Australian Olympic boxing coach Don Abnett wants a heavy workload in London and believes he has enough talent to secure seven fighters a ticket to the 2012 Games.
Australia’s best male fighters will enter the last chance saloon in Canberra this week, with the Oceania Olympic qualifying event starting on Wednesday to determine Games places.
Only one fighter – light middleweight Damian Hooper – is already on the plane, courtesy of his top-eight finish at last year’s world championships.
Abnett is hopeful of securing another six places from the nine berths still up for grabs this week.
“I’d like to see six get through – there’s a couple of doubtful ones,” Abnett told AAP.
“I’m really happy with where our preparation is at – I couldn’t be happier so far.
“No injuries or signs of over-training … we had a big week of sparring last week, we brought a lot of boys in from interstate and a few trips up to Sydney sparring with professionals, all went really well.”
All the winners from last month’s national championships have spent the past five weeks in Canberra preparing for the make-or-break tournament.
Abnett nominated Luke Jackson, who captained the boxing team at the 2010 Commonwealth Games, along with Jeff Horne and welterweight Cameron Hammond as the standouts of the training camp, and expected all three to win their divisions.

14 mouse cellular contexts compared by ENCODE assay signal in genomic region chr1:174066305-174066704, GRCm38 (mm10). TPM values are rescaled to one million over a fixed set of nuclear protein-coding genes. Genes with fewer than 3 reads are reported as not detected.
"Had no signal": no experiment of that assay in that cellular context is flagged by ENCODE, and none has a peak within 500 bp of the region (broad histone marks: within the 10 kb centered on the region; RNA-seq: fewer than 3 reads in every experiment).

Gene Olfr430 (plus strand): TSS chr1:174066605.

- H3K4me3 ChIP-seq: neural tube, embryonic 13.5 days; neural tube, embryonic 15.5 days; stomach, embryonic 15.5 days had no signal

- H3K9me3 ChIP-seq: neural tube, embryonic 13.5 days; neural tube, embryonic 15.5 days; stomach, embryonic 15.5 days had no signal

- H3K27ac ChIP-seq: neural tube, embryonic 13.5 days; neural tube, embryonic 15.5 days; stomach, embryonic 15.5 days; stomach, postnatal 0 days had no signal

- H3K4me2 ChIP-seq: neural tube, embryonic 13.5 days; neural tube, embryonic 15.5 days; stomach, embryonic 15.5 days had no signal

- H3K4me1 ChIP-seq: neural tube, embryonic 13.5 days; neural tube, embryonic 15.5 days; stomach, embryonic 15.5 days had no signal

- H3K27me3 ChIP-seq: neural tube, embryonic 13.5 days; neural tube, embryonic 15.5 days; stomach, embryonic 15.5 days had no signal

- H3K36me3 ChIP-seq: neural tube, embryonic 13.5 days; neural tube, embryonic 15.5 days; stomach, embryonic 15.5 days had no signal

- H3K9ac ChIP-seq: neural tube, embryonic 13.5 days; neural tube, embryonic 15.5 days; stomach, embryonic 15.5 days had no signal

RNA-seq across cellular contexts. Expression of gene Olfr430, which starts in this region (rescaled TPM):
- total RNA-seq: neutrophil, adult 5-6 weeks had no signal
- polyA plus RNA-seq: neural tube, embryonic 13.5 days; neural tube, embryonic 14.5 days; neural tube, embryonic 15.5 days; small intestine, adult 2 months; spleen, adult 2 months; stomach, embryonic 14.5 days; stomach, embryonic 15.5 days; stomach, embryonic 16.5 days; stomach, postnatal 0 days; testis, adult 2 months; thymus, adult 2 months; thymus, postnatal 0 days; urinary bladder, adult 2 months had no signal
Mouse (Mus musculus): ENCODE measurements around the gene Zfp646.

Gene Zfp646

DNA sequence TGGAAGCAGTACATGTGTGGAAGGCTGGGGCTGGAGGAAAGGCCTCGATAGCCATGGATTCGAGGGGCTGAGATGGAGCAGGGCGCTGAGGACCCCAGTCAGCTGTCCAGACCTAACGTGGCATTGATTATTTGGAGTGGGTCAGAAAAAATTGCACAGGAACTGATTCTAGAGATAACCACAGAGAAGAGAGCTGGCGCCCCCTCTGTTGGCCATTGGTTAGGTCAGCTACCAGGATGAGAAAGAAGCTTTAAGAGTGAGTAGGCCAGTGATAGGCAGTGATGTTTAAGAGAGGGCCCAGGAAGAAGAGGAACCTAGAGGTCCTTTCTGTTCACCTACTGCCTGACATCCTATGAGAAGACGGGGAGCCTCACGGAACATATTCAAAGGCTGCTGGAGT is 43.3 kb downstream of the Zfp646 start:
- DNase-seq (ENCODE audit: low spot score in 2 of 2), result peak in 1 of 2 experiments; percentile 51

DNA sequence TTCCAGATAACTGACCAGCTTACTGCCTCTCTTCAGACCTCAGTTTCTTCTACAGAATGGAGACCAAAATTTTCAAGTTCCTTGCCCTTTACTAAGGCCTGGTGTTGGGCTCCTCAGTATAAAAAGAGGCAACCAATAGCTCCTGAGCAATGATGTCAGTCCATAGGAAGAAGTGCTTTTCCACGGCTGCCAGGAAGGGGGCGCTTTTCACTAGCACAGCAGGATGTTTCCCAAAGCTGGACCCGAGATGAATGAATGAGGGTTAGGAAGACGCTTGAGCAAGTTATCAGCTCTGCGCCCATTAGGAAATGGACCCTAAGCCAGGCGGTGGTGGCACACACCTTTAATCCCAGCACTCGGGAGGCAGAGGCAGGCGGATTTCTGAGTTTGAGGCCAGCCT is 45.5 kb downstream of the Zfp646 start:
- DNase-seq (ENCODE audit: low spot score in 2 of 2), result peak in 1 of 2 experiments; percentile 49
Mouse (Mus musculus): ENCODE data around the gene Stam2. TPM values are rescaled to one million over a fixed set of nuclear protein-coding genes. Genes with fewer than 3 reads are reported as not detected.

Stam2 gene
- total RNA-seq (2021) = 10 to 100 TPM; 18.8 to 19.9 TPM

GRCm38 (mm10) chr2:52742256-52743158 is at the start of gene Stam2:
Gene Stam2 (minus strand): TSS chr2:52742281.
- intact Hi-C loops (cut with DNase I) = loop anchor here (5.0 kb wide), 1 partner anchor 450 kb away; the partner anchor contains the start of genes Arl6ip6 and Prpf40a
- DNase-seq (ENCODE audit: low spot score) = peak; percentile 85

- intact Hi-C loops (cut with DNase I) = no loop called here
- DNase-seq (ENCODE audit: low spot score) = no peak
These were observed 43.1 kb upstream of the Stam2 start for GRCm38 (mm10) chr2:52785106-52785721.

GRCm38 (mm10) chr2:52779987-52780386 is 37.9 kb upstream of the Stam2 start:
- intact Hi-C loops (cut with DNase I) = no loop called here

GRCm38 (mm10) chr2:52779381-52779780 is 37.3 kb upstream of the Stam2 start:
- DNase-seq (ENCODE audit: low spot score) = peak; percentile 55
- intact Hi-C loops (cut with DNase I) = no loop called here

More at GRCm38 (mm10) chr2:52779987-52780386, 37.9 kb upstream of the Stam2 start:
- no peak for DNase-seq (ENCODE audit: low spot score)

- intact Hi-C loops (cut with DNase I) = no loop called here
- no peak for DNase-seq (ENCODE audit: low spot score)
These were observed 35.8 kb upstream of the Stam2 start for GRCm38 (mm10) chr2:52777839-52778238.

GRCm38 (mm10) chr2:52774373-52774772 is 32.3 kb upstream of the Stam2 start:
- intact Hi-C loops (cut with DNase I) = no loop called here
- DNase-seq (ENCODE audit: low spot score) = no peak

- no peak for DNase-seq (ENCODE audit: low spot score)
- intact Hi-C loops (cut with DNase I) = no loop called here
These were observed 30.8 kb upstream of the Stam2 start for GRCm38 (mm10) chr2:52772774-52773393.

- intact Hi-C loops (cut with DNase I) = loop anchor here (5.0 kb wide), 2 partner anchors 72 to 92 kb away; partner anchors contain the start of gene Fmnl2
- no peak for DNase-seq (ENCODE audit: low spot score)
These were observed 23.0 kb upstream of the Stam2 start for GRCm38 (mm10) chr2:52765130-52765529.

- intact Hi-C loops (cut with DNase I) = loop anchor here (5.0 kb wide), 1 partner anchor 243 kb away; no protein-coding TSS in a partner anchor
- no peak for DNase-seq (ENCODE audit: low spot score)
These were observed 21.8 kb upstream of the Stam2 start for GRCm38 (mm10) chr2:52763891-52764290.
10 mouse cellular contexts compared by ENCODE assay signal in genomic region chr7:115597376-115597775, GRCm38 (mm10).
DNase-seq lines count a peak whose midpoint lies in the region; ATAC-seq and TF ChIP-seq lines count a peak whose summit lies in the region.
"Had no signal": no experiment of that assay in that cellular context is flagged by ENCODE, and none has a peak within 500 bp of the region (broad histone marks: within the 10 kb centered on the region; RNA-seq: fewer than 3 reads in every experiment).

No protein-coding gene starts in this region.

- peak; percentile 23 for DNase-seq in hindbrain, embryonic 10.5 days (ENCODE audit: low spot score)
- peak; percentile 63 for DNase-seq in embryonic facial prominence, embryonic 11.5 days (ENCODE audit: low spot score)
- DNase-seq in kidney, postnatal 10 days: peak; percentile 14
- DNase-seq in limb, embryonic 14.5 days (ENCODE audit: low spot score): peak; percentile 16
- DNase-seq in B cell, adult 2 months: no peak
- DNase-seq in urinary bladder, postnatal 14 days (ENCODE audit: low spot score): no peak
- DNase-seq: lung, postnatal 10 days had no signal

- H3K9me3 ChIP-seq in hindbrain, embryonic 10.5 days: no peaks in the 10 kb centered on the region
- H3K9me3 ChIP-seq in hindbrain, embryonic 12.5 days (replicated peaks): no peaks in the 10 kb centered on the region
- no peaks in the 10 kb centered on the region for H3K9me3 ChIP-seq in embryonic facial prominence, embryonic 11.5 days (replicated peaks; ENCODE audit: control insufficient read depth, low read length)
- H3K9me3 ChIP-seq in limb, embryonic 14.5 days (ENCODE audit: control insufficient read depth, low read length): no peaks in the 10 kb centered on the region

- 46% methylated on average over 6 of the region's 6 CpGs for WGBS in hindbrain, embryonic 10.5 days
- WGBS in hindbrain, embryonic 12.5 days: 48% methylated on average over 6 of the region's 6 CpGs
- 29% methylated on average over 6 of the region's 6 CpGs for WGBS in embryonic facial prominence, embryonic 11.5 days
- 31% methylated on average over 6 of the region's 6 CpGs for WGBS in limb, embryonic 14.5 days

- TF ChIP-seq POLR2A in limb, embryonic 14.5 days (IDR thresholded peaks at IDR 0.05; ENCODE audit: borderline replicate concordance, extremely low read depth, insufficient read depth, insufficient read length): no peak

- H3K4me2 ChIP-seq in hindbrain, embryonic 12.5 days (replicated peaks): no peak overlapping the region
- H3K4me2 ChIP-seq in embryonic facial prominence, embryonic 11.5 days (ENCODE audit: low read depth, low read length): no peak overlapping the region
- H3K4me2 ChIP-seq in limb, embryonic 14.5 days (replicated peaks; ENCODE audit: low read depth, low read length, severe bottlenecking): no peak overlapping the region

Flyweight Jackson Woods faces the easiest path to London with just one challenger in his division – Papua New Guinea’s Kauko Raka.
The same can’t be said for super heavyweight Johan Linde, who is expected to contest the most closely fought division.
Reigning Oceania champion Junior Fa from Tonga and New Zealand’s Joseph Parker – a World Series of Boxing star – are both well credentialled and have split four bouts they have had between themselves.
“Our boy’s well prepared – he’s inexperienced but he’s been training well,” Abnett said of Linde.
“He’s had a pretty good bloke (assistant coach Mick Daly) pushing him … he’s pressing the right buttons to get him firing on all eight cylinders.”
One area of concern for Abnett is in the heavyweight division, with Jai Opetaia having had a less than ideal build-up.
Opetaia, who doesn’t turn 17 until June 30, would be the youngest boxer at the London Games should he qualify.
But he only returned to Canberra on Monday afternoon after spending nearly two weeks back with his family following the death of a relative.
Abnett said Opetaia had the talent – having won the gold medal at last year’s junior world championships – but was concerned about his lack of time in the ring.
“It’s been a bit of a disappointment with Jai … it’s not the ideal preparation,” Abnett said.
The draw for the competition will be conducted on Wednesday.